I wrote the following email to Mr. Byford and am told I'll be receiving a formal reply.
Dear Mr. Byford,
As you know through the TTC's generous donation of ad space, June is Brain Injury Awareness Month. I have a brain injury. The TTC allows me to be independent; however your decision to rename the subway lines to numbers has jeopardized mine and others' independence, and I have a question about that.
Numbers are confusing and meaningless. Numbers require memorization. And people with brain injury have poor memories. For example, we have to remind ourselves where we're going. We're not likely to remember a number, no matter how often we repeat it, but we can remember names because they have meaning and context. The Yonge Line runs up Yonge Street. If we want to go to Yonge, we know to head to the Yonge Line. We don't know if Line 2 is Yonge or 4 or maybe 1. Translating from a number to a name requires cognitive effort, eg, from Line 1 to Yonge Line to Yonge Street. People with brain issues don't have the cognitive resources to do that without being heavily fatigued. Some simply cannot. I happen to know the TTC quite well and have good numeracy skills, but even I find @TTCnotices and radio traffic announcements confusing and thus frustrating. No one I've spoken to with or without brain injury understand the numbers. Even when I try to explain them, I get blank stares and frustrated comments: why don't they just use the names? They wonder: When will you rescind the change to numbers, return our beloved TTC subway names to us?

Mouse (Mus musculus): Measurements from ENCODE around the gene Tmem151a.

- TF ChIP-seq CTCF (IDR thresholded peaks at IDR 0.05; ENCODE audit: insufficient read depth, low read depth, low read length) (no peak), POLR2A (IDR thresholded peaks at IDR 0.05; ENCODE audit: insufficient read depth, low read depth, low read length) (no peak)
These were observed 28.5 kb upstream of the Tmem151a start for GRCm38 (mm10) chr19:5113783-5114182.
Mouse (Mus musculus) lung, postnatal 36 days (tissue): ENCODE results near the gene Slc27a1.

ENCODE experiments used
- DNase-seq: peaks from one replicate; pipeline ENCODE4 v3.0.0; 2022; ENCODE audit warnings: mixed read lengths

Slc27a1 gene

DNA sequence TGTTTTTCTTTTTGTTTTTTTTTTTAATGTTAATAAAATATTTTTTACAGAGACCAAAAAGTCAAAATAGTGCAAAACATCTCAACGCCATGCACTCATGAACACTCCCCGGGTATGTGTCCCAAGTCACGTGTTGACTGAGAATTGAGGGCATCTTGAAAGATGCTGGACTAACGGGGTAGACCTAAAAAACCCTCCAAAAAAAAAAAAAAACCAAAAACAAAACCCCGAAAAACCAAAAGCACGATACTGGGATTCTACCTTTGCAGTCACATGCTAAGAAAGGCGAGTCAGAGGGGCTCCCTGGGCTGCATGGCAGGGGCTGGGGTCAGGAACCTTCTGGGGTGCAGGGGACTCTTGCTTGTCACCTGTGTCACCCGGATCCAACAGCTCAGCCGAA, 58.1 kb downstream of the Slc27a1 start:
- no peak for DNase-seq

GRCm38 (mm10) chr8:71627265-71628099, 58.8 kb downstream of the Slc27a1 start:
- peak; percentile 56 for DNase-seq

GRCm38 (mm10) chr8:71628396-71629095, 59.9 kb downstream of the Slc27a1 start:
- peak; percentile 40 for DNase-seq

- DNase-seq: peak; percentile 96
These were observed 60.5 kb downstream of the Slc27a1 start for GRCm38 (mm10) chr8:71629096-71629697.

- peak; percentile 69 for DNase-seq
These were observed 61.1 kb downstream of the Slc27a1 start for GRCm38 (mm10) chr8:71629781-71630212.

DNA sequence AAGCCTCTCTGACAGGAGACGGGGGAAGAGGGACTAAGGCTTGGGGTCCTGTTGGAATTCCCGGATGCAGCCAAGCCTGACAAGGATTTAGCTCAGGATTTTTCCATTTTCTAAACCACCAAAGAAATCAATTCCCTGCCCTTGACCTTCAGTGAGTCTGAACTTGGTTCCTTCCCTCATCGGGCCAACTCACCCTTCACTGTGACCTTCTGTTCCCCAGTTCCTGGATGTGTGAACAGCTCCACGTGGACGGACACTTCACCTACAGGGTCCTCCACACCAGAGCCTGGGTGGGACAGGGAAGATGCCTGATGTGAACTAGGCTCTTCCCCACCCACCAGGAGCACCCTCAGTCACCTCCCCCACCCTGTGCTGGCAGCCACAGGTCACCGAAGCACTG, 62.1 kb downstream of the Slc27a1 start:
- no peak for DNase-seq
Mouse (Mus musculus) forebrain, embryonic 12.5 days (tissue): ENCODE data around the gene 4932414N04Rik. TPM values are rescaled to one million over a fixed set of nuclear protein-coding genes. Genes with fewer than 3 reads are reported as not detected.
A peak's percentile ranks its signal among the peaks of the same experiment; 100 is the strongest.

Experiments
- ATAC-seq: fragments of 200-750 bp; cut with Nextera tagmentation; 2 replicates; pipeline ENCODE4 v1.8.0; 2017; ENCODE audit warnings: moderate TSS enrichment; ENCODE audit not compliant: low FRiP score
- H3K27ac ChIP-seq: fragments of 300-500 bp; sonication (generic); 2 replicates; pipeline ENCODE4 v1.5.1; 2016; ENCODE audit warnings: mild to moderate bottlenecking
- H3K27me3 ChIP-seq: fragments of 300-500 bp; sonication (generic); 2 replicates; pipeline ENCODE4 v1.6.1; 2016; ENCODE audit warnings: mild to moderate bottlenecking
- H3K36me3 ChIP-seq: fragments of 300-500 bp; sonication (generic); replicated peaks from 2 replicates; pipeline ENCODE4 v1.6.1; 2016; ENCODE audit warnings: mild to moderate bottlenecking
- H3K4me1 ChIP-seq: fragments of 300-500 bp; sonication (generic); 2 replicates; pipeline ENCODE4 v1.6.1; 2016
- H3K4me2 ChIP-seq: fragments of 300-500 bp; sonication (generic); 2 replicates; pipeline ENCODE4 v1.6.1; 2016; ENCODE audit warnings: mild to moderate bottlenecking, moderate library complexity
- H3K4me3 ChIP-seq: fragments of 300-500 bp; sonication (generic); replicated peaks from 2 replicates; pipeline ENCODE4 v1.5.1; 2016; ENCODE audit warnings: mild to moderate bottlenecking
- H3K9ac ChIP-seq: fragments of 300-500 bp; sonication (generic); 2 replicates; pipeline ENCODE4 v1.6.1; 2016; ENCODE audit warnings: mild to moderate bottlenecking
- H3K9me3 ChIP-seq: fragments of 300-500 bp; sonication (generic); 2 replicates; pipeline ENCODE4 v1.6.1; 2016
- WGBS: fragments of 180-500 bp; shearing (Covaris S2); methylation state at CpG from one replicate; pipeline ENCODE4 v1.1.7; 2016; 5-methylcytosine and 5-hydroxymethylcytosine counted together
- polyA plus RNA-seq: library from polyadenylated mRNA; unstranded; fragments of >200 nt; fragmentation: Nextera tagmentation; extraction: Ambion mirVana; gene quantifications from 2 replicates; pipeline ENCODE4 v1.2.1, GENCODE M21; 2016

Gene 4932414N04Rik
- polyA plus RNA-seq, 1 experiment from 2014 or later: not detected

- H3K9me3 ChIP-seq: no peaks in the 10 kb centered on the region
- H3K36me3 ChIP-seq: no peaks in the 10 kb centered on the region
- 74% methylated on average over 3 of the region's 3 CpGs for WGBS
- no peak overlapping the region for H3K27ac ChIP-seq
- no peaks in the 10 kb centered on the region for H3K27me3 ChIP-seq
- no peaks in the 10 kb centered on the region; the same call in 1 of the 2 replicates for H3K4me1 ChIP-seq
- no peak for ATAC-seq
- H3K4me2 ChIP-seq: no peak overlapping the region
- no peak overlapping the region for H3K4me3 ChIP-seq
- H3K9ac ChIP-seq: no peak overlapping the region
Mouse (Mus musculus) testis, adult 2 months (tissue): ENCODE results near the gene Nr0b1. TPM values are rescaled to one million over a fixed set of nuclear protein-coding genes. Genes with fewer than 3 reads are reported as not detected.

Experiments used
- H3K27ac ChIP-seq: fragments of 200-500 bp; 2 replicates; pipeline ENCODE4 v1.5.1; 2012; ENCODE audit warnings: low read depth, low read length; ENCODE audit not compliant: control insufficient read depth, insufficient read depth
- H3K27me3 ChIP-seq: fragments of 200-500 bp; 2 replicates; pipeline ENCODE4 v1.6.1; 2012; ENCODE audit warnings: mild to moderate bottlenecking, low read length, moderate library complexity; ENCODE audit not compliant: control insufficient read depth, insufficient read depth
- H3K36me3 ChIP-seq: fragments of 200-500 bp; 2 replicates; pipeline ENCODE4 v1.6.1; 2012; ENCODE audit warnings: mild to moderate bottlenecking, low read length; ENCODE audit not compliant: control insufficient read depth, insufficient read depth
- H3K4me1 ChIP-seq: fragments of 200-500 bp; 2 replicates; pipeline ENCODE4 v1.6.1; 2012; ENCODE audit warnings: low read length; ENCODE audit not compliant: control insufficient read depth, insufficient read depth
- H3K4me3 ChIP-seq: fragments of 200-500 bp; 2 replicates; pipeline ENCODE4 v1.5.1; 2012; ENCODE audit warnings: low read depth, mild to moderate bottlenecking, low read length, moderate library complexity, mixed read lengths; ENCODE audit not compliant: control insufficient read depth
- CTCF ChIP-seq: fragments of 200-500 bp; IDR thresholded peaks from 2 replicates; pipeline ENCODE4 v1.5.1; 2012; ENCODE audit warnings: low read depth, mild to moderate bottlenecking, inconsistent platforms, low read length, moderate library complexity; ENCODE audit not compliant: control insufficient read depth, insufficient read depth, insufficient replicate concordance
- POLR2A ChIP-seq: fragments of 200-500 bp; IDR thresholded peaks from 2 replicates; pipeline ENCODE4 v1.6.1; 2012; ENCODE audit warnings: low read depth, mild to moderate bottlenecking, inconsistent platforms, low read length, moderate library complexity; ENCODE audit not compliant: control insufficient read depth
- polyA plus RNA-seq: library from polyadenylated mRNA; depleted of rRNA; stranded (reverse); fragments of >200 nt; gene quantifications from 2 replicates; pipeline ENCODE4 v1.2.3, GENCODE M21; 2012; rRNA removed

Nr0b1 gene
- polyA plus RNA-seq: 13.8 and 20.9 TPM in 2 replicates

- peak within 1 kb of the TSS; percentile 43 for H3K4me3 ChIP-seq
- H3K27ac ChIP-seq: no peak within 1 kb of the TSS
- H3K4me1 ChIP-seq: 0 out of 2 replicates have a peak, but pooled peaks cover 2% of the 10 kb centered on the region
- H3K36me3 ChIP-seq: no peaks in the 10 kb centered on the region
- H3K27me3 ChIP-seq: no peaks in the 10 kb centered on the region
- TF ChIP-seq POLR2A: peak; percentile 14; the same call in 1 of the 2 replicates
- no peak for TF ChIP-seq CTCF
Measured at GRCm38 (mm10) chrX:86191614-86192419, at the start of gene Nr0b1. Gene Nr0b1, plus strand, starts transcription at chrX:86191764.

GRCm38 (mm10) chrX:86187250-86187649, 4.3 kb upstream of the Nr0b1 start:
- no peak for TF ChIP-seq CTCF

When you confuse people, you frustrate them. And when you frustrate people with brain injury, many of whom also have PTSD, you increase the risk of rage. We have enough problems with TTC rage without the TTC introducing a new source.
You have set a noble goal of making the TTC a beacon of accessibility. I have used several English and non-English subway systems. New York's I found the worst to navigate because it uses numbers and letters. I recently used the London Underground. The Underground is far more accessible and inclusive for those of us with cognitive challenges than the TTC. Its subway line names have meaning; their use of colours enhance navigability. If they had used numbers, I as a tourist, would have been completely lost. Plus I would have had no sense of place or London's history, which as a tourist I value. Taking away the subway line names from the TTC has also taken away that historical sense tourists and Torontonians value so much.
Names are inclusive.
Numbers are not. I wrote on why numbers are not (evidence-based research is down at point 4): http://pario.blogspot.ca/2015/09/ttcaccess-one-on-one-with-ttc-design-on.html
You cannot make the TTC a beacon of accessibility as long as you use subway line numbers. My question: When will you delete the numbers and restore word names to the TTC's subway system?
Thank you for your time and consideration.
Cabbing it not TTC'ing it as I recover from surgery and being less stressed for it.